the art of teleportation, there are still steps retailers can take to keep customers happy. First, it is critical that shippers understand just how much shoppers want fast and free shipping, and then explore the appropriate options. Are you making use of your physical stores as a shipping point, either in a ship-from-store or buy online, pick up in store (BOPIS) model? I know that it’s always a win/win for me when I get that text from Target, saying that my online order is ready to be delivered to my car once I pull into the parking lot. Now, yes, it requires me to still go to the store rather than just wait for the package at my house, but the two-hour turnaround time is well worth the short drive. Secondly, shippers need to have a firm grasp on their data so they are making the correct choices when it comes to getting their products in the hands of their consumers. There’s no reason to pay for shipping via Option A when your customer would be perfectly content to receive their order via Option B if that means a lower shipping cost and a negligible difference in delivery time. Consumers nowadays are all about choices, and it’s imperative that shippers make this mindset shift. Finally, it’s important to stay apprised of the various changes in the industry so you can adapt accordingly. Reading PARCEL is a fantastic place to start, as is our yearly PARCEL Forum, which is taking place this year from October 28-30 in Dallas. We hope to see you there! As always, thanks for reading PARCEL.


Here are some of the most-read articles on our site in recent weeks. If you haven’t already checked them out, you might want to — there is some great information in there!

Our Most Popular Stories of 2018 By Amanda Armendariz

Determining the ROI of Adding Regional Carriers to Your Parcel Mix By Mark Magill

It’s a Climb: Five Smart Ways to Get Ahead of Next Year’s Peak Season. By Scott Guilmette




etailers are fighting a battle of epic proportions. The retail business model continues to evolve on an almost-daily basis as retailers work to figure out the right mix of physical stores while simultaneously investing in their online presence. Combining the physical with the online is a challenge, but as we saw during the holidays, the buy online, pick up in stores (BOPIS) concept was popular. Adobe Analytics reported that BOPIS increased 47% year-over-year, making it the biggest year of BOPIS on record. Retailers’ challenges have been compounded by rapidly escalating shipping costs. The 2019 rate announcements were a bit different than in years past. The United States Postal Service (USPS) was the first to announce 2019 rates last October. Facing mounting financial losses, USPS’s 2019 rate announcement is one of the largest increases on record. Indeed, effective January 27, 2019, the average price of a small package is expected to increase five percent. Among the announced USPS price increases are Priority Mail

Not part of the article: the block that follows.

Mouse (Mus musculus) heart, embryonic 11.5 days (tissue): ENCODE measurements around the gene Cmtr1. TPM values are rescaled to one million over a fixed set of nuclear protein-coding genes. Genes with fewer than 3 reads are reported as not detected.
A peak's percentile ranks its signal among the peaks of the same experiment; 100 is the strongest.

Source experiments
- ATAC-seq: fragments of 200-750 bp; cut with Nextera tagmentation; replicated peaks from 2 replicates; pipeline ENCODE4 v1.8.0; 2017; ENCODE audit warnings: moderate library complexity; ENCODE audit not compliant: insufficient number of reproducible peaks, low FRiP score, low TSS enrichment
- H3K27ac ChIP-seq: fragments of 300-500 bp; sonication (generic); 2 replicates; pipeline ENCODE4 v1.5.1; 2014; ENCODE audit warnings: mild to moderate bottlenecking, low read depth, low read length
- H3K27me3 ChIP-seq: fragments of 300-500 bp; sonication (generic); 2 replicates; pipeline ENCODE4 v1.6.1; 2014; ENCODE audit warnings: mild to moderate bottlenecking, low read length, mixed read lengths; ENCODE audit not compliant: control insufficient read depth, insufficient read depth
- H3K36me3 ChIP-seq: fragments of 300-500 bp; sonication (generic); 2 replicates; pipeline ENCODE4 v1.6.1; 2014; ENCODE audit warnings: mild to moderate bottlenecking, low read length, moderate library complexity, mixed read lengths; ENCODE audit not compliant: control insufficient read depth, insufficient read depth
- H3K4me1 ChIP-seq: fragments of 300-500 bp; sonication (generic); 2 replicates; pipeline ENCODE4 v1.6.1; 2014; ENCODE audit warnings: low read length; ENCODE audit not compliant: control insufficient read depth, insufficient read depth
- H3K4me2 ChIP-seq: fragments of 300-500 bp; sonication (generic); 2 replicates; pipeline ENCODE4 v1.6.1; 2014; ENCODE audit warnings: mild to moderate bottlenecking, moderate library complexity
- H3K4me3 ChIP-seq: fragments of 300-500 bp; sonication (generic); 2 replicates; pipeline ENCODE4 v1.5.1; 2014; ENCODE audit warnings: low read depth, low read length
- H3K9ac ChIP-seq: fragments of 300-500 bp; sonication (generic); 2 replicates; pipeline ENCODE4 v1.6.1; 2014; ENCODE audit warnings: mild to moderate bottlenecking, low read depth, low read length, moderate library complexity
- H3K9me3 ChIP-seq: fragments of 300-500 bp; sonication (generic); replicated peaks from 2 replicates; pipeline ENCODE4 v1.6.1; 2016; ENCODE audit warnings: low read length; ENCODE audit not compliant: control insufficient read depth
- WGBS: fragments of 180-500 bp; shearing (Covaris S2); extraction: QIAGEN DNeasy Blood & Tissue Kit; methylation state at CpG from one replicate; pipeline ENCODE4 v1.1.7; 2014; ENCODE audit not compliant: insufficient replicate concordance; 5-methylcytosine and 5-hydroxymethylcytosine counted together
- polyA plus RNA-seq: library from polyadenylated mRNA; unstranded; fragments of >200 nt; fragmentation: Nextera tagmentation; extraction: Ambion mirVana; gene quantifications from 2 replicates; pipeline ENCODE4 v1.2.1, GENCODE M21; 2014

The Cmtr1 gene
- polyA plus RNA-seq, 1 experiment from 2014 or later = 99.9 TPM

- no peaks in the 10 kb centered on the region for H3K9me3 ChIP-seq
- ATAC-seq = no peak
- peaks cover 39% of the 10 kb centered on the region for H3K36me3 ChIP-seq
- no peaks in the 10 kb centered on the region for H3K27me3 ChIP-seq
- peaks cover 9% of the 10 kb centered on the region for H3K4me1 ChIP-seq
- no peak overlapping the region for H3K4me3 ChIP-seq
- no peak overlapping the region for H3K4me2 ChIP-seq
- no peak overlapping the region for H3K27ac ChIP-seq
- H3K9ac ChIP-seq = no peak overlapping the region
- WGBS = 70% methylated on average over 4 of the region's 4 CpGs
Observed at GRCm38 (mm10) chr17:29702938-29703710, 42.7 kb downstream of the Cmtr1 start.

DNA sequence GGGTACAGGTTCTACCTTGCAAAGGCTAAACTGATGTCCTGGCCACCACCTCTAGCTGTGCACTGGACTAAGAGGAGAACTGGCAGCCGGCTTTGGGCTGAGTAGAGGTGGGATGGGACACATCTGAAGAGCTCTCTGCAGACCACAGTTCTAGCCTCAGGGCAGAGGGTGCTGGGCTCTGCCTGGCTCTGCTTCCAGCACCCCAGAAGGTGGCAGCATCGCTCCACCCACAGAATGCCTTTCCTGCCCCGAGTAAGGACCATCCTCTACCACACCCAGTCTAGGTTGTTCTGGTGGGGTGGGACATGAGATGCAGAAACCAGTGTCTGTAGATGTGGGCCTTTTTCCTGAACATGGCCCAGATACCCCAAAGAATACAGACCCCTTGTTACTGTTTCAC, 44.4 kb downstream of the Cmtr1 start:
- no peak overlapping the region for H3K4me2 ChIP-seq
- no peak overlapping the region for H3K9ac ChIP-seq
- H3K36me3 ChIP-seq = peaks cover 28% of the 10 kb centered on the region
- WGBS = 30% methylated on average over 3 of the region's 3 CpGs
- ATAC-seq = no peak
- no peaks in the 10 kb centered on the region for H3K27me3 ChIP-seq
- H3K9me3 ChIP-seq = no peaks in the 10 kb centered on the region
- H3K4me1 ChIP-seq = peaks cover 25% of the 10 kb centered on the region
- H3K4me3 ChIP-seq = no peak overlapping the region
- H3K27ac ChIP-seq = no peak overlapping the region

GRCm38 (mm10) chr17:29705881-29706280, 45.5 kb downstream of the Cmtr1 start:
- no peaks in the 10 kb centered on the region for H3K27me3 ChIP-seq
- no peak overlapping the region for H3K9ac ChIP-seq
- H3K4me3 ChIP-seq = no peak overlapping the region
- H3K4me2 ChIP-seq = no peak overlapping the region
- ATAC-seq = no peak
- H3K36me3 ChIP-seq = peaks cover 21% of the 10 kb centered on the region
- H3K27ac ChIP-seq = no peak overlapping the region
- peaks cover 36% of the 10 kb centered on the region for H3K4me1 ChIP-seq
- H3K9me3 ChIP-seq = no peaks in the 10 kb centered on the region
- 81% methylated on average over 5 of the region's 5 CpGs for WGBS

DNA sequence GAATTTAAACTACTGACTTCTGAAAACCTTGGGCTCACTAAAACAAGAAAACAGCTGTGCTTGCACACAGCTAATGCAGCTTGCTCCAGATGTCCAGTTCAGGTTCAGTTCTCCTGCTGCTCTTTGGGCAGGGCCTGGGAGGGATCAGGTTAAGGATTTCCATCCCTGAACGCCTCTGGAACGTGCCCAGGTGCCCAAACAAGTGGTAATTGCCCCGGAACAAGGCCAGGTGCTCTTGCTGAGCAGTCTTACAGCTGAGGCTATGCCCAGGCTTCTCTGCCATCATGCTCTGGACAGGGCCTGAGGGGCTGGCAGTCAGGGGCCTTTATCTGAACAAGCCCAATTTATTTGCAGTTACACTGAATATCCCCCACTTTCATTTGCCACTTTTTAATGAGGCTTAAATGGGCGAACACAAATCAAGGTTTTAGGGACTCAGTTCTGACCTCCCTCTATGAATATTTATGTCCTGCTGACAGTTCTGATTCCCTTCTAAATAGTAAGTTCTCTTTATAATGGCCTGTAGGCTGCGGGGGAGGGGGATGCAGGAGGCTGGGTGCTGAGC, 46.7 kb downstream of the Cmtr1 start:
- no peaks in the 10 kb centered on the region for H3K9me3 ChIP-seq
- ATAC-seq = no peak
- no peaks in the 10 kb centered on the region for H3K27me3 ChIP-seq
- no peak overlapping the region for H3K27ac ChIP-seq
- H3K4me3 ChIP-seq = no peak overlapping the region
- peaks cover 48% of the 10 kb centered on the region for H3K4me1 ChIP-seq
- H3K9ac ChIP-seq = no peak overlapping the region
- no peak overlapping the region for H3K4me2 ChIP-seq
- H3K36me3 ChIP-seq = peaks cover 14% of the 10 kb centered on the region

Express, which will increase 3.9%, and Priority Mail, increasing 5.9%. In addition, First-Class Package Service, a lightweight expedited offering used mostly by businesses for fulfillment purposes, will move to zone-based pricing. According to the USPS, this change was made to better align it with the cost of service and improve value based on distance. Parcel Select, an important USPS service that is utilized as part of FedEx’s SmartPost and UPS’ SurePost solutions, is estimated to increase, on average, from nine percent to 12%. The second reason the 2019 rate announcements were different than in years past was the timing of the announcements, which was much later than usual. This, of course, could have been due to the USPS rate announcement. However, UPS 2019 rates were effective December 26, 2018, 21 days after they announced their increases. Among the UPS increases was its SurePost product. Average increases are nine percent for packages one pound or greater and about 9.34% for packages less than one pound. FedEx announced their 2019 rates in November with the new rates effective January 7. But what was missing were 2019 SmartPost rates, which were not posted to their website until after January 7. SurePost, SmartPost, and Parcel Select are options retailers may use to offer free shipping, which is a necessity to compete with competitors